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A distinct gut microbiota composition in patients with ankylosing spondylitis is associated with increased levels of fecal calprotectin

Artikel i vetenskaplig tidskrift
Författare Eva Klingberg
Maria K Magnusson
Hans Strid
Anna Deminger
Arne Ståhl
Johanna Sundin
Magnus Simrén
Hans Carlsten
Lena Öhman
Helena Forsblad d'Elia
Publicerad i Arthritis Research & Therapy
Volym 21
Nummer/häfte 1
Sidor 12
ISSN 1478-6354
Publiceringsår 2019
Publicerad vid Institutionen för medicin, avdelningen för reumatologi och inflammationsforskning
Institutionen för biomedicin, avdelningen för mikrobiologi och immunologi
Institutionen för medicin, avdelningen för invärtesmedicin och klinisk nutrition
Sidor 12
Språk en
Länkar dx.doi.org/10.1186/s13075-019-2018-...
Ämnesord Ankylosing spondylitis, Spondyloarthritis, Microbiota, Intestinal, inflammation, Inflammatory bowel disease, inflammatory-bowel-disease, axial spondyloarthritis, ulcerative-colitis, dysbiosis, evolution, bacteria, expression, signature, therapy, article, Rheumatology
Ämneskategorier Klinisk medicin

Sammanfattning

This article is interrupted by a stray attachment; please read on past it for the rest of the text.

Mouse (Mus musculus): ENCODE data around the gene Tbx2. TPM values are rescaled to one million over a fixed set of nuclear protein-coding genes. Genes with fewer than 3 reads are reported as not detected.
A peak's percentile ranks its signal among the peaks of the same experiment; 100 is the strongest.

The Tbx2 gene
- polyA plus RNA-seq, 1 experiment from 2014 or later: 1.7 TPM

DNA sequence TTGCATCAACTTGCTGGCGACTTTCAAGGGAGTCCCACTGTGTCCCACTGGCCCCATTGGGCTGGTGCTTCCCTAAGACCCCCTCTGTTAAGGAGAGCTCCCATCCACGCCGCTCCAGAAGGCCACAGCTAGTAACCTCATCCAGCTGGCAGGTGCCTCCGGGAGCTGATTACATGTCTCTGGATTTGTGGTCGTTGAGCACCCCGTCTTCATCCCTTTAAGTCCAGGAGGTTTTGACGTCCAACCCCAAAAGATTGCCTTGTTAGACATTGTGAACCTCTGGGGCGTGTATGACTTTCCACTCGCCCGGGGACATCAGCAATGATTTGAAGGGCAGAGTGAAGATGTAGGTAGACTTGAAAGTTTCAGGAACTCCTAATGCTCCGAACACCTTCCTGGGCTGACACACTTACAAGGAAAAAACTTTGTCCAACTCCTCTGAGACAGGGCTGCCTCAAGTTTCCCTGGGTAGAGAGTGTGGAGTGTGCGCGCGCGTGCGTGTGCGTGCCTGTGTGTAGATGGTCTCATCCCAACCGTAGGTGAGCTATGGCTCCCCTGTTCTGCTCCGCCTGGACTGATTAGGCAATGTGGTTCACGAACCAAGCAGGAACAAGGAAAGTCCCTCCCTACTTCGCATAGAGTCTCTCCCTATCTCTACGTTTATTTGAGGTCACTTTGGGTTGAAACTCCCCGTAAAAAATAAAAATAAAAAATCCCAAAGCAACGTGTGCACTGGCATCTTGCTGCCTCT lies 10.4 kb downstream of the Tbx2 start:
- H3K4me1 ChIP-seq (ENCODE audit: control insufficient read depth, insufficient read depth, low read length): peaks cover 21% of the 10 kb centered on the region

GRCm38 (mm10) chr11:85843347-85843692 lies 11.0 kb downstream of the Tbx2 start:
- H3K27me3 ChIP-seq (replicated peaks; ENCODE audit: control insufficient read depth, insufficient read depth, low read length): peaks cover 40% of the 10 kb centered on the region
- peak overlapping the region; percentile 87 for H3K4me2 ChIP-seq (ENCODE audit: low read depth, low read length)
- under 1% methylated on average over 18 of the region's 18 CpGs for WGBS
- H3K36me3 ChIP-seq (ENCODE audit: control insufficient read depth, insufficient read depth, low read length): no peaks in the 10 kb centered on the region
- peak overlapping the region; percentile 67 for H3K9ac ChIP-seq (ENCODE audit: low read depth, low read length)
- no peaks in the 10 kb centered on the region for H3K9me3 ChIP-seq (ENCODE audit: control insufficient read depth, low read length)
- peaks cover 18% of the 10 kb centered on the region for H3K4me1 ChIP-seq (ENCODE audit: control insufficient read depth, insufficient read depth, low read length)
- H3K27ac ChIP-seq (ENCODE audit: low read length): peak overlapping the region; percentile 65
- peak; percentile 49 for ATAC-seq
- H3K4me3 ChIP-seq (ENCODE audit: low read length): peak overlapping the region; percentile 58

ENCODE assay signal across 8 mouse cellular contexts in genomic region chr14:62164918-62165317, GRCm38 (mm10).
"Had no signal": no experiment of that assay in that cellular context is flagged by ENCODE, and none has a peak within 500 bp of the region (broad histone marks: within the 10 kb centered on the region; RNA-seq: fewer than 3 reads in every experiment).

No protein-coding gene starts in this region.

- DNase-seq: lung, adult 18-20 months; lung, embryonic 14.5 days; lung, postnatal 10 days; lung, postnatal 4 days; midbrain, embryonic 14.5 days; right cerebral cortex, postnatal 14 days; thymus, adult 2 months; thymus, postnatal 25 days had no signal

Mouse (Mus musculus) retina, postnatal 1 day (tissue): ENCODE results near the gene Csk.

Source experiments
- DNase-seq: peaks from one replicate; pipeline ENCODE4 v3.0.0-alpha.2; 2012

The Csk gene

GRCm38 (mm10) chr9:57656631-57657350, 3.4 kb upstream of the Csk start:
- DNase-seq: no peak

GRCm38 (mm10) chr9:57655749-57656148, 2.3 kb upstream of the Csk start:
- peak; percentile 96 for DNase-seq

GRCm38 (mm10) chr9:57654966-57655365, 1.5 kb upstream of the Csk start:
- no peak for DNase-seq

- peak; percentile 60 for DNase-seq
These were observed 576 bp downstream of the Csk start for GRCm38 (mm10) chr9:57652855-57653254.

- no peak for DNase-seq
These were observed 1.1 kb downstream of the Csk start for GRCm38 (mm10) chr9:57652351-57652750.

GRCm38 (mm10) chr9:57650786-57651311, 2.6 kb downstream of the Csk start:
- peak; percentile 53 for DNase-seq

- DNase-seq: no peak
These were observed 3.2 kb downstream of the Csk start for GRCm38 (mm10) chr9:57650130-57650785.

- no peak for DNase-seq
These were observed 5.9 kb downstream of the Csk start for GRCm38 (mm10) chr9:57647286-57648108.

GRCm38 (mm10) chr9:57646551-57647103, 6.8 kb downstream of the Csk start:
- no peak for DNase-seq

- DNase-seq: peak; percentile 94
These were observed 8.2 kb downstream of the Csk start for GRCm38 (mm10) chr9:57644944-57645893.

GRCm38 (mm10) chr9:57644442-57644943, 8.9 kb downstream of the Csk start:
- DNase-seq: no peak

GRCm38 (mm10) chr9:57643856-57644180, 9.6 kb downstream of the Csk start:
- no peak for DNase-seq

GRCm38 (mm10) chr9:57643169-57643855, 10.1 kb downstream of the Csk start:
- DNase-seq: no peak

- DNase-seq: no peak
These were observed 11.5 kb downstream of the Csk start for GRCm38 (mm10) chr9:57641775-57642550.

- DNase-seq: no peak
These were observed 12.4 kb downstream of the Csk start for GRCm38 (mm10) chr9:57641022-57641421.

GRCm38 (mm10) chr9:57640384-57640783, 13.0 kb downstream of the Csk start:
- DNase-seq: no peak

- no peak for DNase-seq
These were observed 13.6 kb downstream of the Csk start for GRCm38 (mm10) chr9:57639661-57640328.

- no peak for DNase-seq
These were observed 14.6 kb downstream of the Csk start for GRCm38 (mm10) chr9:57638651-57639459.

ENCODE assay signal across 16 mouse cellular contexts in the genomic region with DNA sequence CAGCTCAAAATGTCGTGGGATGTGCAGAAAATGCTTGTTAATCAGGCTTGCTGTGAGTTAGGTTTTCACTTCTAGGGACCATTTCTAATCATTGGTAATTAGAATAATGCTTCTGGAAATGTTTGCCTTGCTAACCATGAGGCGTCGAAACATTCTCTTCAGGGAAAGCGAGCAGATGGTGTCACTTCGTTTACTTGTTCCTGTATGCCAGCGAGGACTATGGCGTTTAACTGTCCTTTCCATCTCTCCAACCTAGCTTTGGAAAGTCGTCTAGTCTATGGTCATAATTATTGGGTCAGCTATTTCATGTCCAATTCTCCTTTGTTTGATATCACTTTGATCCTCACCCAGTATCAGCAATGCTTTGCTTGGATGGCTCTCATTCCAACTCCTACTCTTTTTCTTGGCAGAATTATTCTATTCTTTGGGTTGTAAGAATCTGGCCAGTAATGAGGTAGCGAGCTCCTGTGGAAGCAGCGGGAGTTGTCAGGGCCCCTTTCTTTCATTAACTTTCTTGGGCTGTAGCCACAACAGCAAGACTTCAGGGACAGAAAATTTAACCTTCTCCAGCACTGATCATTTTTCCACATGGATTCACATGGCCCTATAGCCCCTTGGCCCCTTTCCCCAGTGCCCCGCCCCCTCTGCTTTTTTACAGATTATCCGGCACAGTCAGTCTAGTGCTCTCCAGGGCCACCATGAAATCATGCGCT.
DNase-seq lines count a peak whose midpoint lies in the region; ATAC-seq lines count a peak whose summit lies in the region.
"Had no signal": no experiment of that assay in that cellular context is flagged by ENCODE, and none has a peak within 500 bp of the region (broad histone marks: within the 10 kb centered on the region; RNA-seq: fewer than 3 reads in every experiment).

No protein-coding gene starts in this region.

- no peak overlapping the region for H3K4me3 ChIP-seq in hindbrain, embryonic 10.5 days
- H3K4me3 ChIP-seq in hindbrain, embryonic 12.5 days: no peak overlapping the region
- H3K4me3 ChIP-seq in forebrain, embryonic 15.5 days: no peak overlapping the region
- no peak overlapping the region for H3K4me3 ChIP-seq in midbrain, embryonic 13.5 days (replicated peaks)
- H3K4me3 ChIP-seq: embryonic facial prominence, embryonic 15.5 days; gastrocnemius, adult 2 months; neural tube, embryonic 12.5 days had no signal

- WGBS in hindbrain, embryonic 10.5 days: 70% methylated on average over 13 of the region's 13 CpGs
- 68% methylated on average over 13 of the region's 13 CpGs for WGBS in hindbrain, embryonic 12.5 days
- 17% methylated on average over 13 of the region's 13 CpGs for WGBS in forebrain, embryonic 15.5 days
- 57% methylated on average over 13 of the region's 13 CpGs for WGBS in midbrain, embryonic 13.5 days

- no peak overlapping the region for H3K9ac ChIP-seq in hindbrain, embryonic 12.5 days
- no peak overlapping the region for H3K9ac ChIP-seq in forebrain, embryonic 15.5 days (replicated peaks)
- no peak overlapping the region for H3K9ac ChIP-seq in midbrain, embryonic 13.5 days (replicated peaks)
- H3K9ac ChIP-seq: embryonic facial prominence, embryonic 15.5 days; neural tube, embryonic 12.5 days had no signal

Background Ankylosing spondylitis (AS) shares many characteristics with inflammatory bowel disease (IBD). Intestinal microbiota most likely plays an important role in the development of IBDs and may also be involved in the pathogenesis of AS. We aimed to define and compare the fecal microbiota composition in patients with AS, ulcerative colitis (UC), and healthy controls (HC) and to determine relationships between fecal microbiota, fecal calprotectin, and disease-related variables in AS. Methods Fecal microbiota composition was assessed with GA-map (TM) Dysbiosis Test (Genetic Analysis, Oslo, Norway), which also reports the degree of deviation of the microbiota composition compared with a healthy control population, a Dysbiosis Index (DI) score 1-5. The AS patients were assessed with questionnaires, back mobility tests, fecal calprotectin, erythrocyte sedimentation rate (ESR), and C-reactive protein (CRP). Results Totally, 150 patients with AS (55% men, median age 55.5 years, median BASDAI 3.2), 18 patients with UC (56% men, median age 30.5 years), and 17 HC (65% men, median age 22 years) were included. Principal component analysis showed highly separate clustering of fecal microbiota from the patients with AS, UC, and HC. Compared with HC, fecal microbiota in AS was characterized by a higher abundance of Proteobacteria, Enterobacteriaceae, Bacilli, Streptococcus species, and Actinobacteria, but lower abundance of Bacteroides and Lachnospiraceae. Further, fecal microbiota composition differed between patients with normal (<= 50 mg/kg, n = 57) and increased (>= 200 mg/kg, n = 36) fecal calprotectin. Patients with increased fecal calprotectin had lower abundance of bacteria with anti-inflammatory properties such as Faecalibacterium prausnitzii and Clostridium and higher abundance of the genus Streptococcus. No association was found between the fecal microbiota composition and HLAB27 status, disease activity, function, or medication. Dysbiosis (defined as DI >= 3) was found in 87% of AS patients. Conclusions Patients with AS have a distinct fecal microbiota signature, which is linked to fecal calprotectin levels, a marker of intestinal inflammation, but not to other clinical parameters. These findings suggest a local interplay between intestinal microbiota and gut inflammation in AS.

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